“When we started looking at the number of students that we anticipated would be returning to campus, especially the second marking period, we reached out to Memorial Hermann and asked that very question,” Hull said. “They felt very strongly that that absolutely was a layer of protection; when you couple it with the mask, it definitely is helping us minimize the number students that may be identified as a close contact (during contact tracing).”

Previously, Chief Financial Officer Karen Smith said the district is working on recovering funds used on COVID-19 precautions and online learning.

“Because we didn’t have face to face (instruction) in the building there are costs we simply did not incur,” Smith said. “But if you recall we have instructional packets that we delivered. We purchased PPE when we were planning for this before COVID actually hit so bad that the schools were closed.”

Cy-Fair ISD has lost $2.2 million in revenue from food services, $16.1 million is expected to be spent from the general fund for the 2020-2021 school year, $500,000 was spent on personal protective equipment and $5.2 million for social distancing measures and more according to the presentation from Oct. 8.

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5 Fitness Tips Brooke Shields Swears by to Look and Feel Stronger Than Ever at 55

Photo credit: Instagram
Photo credit: Instagram

From Prevention

  • Brooke Shields, 55, recently opened up about her fitness routine to Prevention.com.

  • The model and actress says her workouts have changed over time, especially after having a partial knee replacement at 53.

  • Shields now focuses on low-impact workouts and building stability and strength.

Brooke Shields has made her health a top priority—but when the coronavirus pandemic changed life as we knew it, she had to get creative to keep up with her fitness routine.

“When COVID hit, I couldn’t go to a gym or see a trainer, and I needed to keep some semblance of control in my life,” Shields told Prevention.com in partnership with Life Happens for Life Insurance Awareness Month.

In 2018, Shields had surgery for a partial right knee replacement. “I never thought I’d have knee problems, and I’ve got nothing but knee problems,” she says, explaining that her knee function has gotten incrementally worse over the years. Overhauling her approach to fitness has been a key aspect of her recovery.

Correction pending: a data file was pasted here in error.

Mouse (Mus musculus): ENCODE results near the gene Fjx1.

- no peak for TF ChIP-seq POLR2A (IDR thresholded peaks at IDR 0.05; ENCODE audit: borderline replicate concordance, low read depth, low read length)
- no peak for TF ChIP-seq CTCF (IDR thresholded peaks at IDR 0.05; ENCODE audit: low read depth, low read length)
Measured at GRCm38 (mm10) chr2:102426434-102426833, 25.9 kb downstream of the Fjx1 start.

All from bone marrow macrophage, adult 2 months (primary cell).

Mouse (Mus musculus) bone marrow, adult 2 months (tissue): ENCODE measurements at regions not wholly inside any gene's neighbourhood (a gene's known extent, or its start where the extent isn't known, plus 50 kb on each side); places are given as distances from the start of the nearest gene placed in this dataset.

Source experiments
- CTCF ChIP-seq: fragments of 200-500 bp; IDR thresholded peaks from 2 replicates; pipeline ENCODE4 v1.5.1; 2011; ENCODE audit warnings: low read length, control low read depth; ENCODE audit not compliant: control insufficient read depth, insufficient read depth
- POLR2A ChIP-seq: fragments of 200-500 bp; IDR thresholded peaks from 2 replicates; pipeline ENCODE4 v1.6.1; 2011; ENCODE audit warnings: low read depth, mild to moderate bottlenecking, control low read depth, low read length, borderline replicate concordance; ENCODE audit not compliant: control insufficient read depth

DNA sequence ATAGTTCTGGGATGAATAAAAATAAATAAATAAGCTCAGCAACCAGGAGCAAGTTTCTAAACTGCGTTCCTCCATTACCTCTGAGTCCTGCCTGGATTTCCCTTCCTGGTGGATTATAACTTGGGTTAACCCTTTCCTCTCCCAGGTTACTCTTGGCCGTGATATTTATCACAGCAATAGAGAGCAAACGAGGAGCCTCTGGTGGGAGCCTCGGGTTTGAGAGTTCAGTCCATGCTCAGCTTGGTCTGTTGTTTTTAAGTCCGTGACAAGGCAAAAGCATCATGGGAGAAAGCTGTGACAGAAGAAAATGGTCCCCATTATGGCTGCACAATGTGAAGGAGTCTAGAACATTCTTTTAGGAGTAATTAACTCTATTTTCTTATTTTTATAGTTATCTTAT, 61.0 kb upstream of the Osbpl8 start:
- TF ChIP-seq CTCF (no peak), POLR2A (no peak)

So, she began virtually working with trainer Ngo Okafor and sharing her at-home sweat sessions on Instagram Live—building an active social media community along the way. “Doing these little workouts was sort of the only area that I felt I had an ounce of control,” she explained.

Shields took her workouts indoors throughout quarantine, using equipment you could find anywhere, like water bottles, soup cans, and resistance bands. “I’ve always maintained a very active life,” the former dancer says. “I’ve done it for health and strength reasons, because I noticed that I’m also healthier minded when I’m physically active.”

Ahead, Shields dishes on her top fitness tips at 55.

1. Learn to activate different muscle groups.

To help regain strength in her knees, Shields began educating herself with a trainer. “I really started reintroducing myself to the many different muscles we have in our bodies that lay dormant or don’t become activated,” she explains. “I started feeling much more balanced and stronger, but instead of being incredibly dominant in one area and weaker in another, I became much more overall activated as far as my muscles were concerned.”

The actress said targeting areas such as her quadriceps, hamstrings, glutes, and hips has helped strengthen her knees, and focusing on her core has reduced back pain.

2. Low-impact workouts are key.

“Before I got my partial knee replacement, I worked out for a year just to prepare myself so that my recovery would be faster,” Shields says. “So I exercised to maintain the strength and the stability in and around the area that’s been the most compromised.”

The actress says her left knee now seems to be “heading towards full replacement,” so she’s working to build up strength and stability with that knee, too. “I hope that maybe I will be able to avoid a full replacement by doing every other thing that’s an option for me,” she says.

Strength and stability are key, so she focuses on low-impact workouts